Honeyguide birds respond to special calls from human honey-hunters

A Yao honey-hunter in Mozambique holds a honeyguide bird

Claire Spottiswoode

People from multiple cultures in Africa have unique sounds that they use to communicate with honeyguide birds, and the birds recognise these signals as an invitation to cooperate.

Greater honeyguides (Indicator indicator) lead humans to bees’ nests so that honey-hunters will break them open. While the humans collect the honey, the birds feast on beeswax and larvae.

To learn more about how the two species communicate in this remarkable partnership, Claire Spottiswoode at the University of Cape Town, South Africa, and Brian Wood at the University of California, Los Angeles, accompanied experienced honey-hunters from the Hadza people in Tanzania and the Yao people in Mozambique. In both locations, they played recordings of the bird-like whistles that Hadza-honey hunters use to summon the birds and the “trill-grunt” sounds used by Yao honey-hunters.

Yao honey-hunters in Niassa Special Reserve, Mozambique

Claire Spottiswoode

In Tanzania, honeyguides responded in 81 per cent of tests involving the local Hadza sounds, but just 24 per cent of those where foreign Yao calls were played.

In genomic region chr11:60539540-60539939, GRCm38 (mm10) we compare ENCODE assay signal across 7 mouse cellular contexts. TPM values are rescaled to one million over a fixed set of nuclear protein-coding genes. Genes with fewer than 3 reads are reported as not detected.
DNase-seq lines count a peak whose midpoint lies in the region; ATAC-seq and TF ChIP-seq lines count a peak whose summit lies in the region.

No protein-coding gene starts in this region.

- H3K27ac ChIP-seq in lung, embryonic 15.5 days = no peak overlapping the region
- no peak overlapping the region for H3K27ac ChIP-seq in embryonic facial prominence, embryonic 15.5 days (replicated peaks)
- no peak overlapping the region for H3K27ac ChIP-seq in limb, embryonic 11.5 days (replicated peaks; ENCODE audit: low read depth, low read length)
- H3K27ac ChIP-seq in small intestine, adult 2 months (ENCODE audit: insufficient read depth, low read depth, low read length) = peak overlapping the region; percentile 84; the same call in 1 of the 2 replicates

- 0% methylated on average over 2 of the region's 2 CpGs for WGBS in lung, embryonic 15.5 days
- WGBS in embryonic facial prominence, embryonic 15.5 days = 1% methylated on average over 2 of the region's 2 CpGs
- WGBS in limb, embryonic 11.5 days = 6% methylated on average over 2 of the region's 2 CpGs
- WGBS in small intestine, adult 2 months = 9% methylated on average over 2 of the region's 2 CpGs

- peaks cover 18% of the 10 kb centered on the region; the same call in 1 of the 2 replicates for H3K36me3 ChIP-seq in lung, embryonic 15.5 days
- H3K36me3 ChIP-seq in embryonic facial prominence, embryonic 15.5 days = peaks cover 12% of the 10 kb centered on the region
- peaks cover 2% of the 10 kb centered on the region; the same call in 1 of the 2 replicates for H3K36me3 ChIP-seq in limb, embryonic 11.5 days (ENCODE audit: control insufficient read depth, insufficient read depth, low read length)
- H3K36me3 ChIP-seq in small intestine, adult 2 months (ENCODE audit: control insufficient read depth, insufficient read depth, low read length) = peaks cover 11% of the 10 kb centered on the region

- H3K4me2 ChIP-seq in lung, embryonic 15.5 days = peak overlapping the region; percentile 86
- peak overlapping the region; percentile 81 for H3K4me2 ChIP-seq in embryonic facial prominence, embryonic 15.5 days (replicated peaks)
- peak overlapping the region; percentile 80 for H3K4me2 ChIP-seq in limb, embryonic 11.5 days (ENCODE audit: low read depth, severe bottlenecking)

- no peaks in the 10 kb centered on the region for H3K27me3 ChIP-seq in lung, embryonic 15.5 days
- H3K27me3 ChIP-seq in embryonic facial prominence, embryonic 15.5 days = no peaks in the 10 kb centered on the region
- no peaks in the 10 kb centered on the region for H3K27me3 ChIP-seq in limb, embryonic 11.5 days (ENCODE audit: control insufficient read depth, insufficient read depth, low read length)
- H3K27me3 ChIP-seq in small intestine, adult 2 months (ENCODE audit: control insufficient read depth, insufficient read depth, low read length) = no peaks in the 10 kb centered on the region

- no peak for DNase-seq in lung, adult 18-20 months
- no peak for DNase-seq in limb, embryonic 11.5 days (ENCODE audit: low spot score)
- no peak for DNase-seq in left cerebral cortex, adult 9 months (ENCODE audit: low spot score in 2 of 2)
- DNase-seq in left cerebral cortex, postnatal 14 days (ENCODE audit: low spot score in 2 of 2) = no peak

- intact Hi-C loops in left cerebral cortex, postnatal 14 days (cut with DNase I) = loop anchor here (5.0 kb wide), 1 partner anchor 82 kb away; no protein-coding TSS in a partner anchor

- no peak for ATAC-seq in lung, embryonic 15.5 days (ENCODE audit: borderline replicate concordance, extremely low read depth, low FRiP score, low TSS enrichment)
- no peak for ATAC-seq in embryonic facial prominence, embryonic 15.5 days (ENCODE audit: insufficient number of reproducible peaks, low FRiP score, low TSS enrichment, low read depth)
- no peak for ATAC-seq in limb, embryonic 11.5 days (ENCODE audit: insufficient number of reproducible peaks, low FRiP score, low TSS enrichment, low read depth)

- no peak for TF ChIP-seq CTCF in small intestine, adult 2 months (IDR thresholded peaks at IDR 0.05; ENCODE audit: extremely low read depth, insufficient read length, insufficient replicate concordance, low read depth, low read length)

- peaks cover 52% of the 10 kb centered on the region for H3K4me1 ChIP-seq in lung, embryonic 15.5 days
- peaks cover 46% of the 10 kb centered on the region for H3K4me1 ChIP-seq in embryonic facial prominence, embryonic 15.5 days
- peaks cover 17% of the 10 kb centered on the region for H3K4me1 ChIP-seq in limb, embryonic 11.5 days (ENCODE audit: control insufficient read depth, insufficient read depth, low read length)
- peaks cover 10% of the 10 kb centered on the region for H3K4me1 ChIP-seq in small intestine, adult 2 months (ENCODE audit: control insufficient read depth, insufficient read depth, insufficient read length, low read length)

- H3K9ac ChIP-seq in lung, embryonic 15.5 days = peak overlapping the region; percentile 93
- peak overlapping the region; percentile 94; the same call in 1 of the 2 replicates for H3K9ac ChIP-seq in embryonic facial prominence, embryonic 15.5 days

In Mozambique, honeyguides responded in nearly 75 per cent of tests using familiar Yao sounds, compared with just 25 per cent for the Hadza whistles.

This shows that birds in different regions have learned to recognise the specific signals used by honey-hunters in their local area, which are passed down from generation to generation within each culture.

“Where there is a human cultural tradition that’s become established, it pays honeyguides to learn it, and honeyguides learning it in turn further reinforces the cultural tradition,” says Spottiswoode.

The partnership is a rare case of humans and wild animals cooperating for mutual benefit. At the heart of this collaboration is the two species’ capacity to communicate.

“Our ability to assign meaning to arbitrary sounds enables us to communicate and cooperate as humans,” says Spottiswoode. “Perhaps it shouldn’t surprise us that we see something analogous when we actively cooperate with individuals of another species.”

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